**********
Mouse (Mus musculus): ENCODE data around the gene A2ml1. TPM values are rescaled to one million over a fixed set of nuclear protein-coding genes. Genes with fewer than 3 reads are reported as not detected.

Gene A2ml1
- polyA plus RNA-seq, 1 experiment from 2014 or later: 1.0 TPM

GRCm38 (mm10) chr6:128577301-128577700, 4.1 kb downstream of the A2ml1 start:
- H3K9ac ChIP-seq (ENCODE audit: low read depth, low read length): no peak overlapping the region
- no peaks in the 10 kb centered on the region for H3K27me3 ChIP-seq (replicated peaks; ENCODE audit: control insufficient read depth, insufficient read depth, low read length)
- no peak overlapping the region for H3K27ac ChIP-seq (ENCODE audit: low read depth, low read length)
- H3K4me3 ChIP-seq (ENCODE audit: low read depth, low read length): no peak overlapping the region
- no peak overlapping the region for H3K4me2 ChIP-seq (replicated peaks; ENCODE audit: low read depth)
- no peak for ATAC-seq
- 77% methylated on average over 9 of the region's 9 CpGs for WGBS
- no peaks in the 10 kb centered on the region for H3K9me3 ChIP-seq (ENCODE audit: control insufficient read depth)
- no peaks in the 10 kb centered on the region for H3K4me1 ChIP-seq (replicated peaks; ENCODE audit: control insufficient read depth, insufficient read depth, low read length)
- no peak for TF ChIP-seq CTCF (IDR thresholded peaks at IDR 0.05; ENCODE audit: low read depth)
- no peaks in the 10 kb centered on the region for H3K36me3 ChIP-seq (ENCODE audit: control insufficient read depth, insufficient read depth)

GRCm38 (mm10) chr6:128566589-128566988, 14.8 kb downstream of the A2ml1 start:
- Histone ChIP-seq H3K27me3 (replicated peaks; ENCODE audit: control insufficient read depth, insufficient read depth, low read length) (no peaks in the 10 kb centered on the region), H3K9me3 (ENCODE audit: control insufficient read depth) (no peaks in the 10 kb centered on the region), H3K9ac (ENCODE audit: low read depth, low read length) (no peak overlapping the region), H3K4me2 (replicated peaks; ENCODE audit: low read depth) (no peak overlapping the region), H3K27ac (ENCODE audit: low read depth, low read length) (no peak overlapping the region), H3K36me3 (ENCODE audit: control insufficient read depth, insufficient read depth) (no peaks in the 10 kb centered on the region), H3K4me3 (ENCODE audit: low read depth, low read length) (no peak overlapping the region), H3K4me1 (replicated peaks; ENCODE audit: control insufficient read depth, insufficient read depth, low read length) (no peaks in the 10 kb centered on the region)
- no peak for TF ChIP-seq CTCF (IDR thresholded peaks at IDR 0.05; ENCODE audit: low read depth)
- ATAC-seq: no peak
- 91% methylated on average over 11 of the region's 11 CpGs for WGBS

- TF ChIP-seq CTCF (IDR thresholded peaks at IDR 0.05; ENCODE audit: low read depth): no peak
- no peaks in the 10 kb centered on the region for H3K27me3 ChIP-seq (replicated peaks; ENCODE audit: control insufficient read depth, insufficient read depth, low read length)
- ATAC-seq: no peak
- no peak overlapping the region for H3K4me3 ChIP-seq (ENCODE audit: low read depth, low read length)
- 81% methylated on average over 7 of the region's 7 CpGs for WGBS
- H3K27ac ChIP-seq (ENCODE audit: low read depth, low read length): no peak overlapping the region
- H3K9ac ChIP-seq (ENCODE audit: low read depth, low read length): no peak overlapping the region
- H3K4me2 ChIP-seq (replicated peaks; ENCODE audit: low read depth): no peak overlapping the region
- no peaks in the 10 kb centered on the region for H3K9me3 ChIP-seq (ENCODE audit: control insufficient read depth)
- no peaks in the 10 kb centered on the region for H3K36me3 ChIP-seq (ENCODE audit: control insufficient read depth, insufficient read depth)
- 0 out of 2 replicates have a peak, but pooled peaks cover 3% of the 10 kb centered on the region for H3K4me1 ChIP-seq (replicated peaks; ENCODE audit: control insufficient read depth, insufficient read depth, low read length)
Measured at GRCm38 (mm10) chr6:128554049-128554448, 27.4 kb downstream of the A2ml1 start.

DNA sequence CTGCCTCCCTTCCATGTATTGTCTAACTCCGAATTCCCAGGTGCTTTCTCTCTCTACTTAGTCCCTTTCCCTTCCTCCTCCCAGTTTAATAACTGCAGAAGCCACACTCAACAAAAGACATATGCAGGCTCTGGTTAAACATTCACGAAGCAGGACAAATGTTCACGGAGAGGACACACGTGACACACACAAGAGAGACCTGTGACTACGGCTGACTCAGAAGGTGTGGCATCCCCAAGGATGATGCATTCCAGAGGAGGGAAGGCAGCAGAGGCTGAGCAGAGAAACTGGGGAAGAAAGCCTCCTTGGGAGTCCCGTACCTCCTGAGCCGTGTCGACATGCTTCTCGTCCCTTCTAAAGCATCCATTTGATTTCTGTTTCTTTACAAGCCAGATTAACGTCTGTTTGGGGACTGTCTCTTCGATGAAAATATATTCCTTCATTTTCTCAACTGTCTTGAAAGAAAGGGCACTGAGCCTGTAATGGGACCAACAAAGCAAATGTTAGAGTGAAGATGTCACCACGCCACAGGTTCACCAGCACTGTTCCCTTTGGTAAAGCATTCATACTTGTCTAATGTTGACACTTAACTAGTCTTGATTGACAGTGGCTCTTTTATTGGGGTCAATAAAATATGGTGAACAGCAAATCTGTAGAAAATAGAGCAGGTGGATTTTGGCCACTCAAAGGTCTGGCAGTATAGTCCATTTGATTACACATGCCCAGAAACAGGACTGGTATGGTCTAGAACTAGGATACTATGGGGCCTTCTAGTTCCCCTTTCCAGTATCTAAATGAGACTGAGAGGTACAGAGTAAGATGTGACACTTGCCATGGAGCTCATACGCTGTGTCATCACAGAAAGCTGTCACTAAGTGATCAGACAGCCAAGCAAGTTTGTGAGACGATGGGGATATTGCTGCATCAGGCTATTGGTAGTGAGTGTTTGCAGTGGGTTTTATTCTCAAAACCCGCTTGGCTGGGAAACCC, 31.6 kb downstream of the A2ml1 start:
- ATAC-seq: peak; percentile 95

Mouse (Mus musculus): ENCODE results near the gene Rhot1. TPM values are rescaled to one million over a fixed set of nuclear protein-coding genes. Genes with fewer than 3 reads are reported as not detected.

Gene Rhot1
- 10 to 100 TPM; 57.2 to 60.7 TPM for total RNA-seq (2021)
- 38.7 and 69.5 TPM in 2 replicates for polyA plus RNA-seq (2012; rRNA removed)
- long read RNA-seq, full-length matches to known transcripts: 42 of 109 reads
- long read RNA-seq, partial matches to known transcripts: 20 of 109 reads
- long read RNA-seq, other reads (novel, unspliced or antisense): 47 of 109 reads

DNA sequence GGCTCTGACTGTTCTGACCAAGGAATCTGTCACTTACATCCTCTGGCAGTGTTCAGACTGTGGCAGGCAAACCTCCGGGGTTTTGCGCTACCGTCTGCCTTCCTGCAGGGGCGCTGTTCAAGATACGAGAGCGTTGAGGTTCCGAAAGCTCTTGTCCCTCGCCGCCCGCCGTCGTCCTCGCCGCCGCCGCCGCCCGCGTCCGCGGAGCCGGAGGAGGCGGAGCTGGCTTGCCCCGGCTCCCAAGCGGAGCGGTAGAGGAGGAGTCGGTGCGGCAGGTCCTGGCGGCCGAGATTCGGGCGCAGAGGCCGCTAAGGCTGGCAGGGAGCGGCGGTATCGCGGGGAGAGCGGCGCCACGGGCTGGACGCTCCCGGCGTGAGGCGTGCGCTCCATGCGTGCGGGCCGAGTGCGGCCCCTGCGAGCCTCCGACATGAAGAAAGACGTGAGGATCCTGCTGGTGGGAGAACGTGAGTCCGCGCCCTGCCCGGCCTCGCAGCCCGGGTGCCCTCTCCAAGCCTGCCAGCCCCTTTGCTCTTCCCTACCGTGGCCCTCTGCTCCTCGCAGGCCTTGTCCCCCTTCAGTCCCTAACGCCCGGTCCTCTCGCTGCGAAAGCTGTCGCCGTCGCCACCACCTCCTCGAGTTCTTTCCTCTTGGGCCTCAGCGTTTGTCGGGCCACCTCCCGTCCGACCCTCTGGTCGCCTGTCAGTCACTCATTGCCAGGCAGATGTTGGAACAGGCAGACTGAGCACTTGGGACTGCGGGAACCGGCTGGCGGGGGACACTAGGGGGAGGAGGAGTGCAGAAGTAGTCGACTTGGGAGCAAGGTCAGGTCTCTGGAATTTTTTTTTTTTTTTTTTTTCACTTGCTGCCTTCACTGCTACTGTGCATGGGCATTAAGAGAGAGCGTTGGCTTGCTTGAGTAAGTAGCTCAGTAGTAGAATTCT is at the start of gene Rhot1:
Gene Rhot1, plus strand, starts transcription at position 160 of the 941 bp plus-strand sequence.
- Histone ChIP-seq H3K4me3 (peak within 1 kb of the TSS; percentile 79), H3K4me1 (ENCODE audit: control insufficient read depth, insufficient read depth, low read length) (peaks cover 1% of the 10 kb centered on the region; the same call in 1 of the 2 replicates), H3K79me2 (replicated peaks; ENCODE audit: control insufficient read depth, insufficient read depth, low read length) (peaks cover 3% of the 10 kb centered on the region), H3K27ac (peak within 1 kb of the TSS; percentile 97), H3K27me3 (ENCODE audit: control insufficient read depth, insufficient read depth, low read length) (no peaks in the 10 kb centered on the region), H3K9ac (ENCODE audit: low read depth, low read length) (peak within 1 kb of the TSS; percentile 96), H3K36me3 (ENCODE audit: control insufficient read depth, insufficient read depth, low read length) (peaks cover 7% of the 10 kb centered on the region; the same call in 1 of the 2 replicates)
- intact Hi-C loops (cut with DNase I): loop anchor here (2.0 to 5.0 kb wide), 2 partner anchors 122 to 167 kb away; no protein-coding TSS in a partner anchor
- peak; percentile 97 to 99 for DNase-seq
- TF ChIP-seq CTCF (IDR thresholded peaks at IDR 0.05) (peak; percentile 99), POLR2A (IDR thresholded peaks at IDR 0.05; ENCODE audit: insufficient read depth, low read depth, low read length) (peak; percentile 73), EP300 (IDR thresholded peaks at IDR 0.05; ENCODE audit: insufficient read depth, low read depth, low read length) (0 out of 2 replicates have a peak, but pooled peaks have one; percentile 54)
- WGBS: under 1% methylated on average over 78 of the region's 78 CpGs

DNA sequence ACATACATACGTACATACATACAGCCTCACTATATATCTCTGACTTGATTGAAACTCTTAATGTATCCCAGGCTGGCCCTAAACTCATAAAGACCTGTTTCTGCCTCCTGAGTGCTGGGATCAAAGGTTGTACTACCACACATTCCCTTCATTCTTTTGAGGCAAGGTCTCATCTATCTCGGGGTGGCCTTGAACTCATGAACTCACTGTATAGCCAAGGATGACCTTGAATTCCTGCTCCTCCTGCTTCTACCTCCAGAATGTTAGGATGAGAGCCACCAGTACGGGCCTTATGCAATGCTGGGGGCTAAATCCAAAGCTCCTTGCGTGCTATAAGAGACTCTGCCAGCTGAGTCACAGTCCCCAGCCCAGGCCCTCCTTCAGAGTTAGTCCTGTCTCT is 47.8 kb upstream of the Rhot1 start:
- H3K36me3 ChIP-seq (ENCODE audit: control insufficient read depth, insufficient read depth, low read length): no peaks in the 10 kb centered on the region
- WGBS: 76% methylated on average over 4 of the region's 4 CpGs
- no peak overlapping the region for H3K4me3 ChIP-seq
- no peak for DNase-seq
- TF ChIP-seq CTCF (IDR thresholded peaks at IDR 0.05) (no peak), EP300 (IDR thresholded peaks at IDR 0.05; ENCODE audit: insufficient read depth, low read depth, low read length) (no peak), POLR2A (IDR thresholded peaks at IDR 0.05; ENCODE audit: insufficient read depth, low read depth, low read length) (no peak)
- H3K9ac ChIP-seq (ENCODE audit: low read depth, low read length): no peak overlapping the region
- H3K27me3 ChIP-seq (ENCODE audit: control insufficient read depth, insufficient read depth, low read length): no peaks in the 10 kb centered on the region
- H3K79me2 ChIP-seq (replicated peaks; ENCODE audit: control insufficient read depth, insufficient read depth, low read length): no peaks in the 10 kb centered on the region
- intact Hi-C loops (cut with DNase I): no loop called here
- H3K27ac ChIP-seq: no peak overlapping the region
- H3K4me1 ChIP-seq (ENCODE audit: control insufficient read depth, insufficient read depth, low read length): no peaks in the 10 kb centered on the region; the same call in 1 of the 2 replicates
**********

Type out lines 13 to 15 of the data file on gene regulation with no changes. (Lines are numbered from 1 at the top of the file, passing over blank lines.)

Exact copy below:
- no peaks in the 10 kb centered on the region for H3K4me1 ChIP-seq (replicated peaks; ENCODE audit: control insufficient read depth, insufficient read depth, low read length)
- no peak for TF ChIP-seq CTCF (IDR thresholded peaks at IDR 0.05; ENCODE audit: low read depth)
- no peaks in the 10 kb centered on the region for H3K36me3 ChIP-seq (ENCODE audit: control insufficient read depth, insufficient read depth)